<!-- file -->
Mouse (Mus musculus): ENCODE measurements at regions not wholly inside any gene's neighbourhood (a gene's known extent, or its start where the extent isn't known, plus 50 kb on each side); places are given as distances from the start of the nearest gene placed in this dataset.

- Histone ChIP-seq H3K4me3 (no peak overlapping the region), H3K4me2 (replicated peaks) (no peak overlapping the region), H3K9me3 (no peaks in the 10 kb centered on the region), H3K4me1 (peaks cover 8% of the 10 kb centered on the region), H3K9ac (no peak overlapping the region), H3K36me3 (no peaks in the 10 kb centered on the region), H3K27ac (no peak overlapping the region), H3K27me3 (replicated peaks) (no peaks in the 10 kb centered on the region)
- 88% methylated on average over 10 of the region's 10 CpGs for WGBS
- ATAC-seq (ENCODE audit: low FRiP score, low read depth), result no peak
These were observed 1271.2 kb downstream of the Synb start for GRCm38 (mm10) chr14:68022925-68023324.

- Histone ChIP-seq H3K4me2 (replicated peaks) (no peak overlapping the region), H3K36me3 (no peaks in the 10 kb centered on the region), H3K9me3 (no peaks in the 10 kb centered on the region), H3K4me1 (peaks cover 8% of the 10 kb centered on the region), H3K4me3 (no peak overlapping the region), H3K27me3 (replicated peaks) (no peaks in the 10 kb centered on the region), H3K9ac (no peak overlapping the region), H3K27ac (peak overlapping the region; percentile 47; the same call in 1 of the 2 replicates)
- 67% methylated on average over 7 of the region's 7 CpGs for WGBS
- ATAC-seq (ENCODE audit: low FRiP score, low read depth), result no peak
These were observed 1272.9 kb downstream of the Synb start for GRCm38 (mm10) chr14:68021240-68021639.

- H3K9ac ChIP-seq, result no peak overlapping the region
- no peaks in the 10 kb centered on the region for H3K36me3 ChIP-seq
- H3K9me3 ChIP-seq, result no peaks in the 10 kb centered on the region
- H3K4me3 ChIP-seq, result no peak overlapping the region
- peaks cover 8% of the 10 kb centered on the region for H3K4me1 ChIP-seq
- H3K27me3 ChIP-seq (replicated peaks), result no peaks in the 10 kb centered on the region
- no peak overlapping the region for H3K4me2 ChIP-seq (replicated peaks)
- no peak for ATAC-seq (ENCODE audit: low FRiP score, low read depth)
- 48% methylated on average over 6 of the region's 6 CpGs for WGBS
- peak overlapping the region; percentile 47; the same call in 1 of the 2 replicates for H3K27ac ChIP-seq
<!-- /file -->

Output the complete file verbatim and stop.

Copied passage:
Mouse (Mus musculus): ENCODE measurements at regions not wholly inside any gene's neighbourhood (a gene's known extent, or its start where the extent isn't known, plus 50 kb on each side); places are given as distances from the start of the nearest gene placed in this dataset.

- Histone ChIP-seq H3K4me3 (no peak overlapping the region), H3K4me2 (replicated peaks) (no peak overlapping the region), H3K9me3 (no peaks in the 10 kb centered on the region), H3K4me1 (peaks cover 8% of the 10 kb centered on the region), H3K9ac (no peak overlapping the region), H3K36me3 (no peaks in the 10 kb centered on the region), H3K27ac (no peak overlapping the region), H3K27me3 (replicated peaks) (no peaks in the 10 kb centered on the region)
- 88% methylated on average over 10 of the region's 10 CpGs for WGBS
- ATAC-seq (ENCODE audit: low FRiP score, low read depth), result no peak
These were observed 1271.2 kb downstream of the Synb start for GRCm38 (mm10) chr14:68022925-68023324.

- Histone ChIP-seq H3K4me2 (replicated peaks) (no peak overlapping the region), H3K36me3 (no peaks in the 10 kb centered on the region), H3K9me3 (no peaks in the 10 kb centered on the region), H3K4me1 (peaks cover 8% of the 10 kb centered on the region), H3K4me3 (no peak overlapping the region), H3K27me3 (replicated peaks) (no peaks in the 10 kb centered on the region), H3K9ac (no peak overlapping the region), H3K27ac (peak overlapping the region; percentile 47; the same call in 1 of the 2 replicates)
- 67% methylated on average over 7 of the region's 7 CpGs for WGBS
- ATAC-seq (ENCODE audit: low FRiP score, low read depth), result no peak
These were observed 1272.9 kb downstream of the Synb start for GRCm38 (mm10) chr14:68021240-68021639.

- H3K9ac ChIP-seq, result no peak overlapping the region
- no peaks in the 10 kb centered on the region for H3K36me3 ChIP-seq
- H3K9me3 ChIP-seq, result no peaks in the 10 kb centered on the region
- H3K4me3 ChIP-seq, result no peak overlapping the region
- peaks cover 8% of the 10 kb centered on the region for H3K4me1 ChIP-seq
- H3K27me3 ChIP-seq (replicated peaks), result no peaks in the 10 kb centered on the region
- no peak overlapping the region for H3K4me2 ChIP-seq (replicated peaks)
- no peak for ATAC-seq (ENCODE audit: low FRiP score, low read depth)
- 48% methylated on average over 6 of the region's 6 CpGs for WGBS
- peak overlapping the region; percentile 47; the same call in 1 of the 2 replicates for H3K27ac ChIP-seq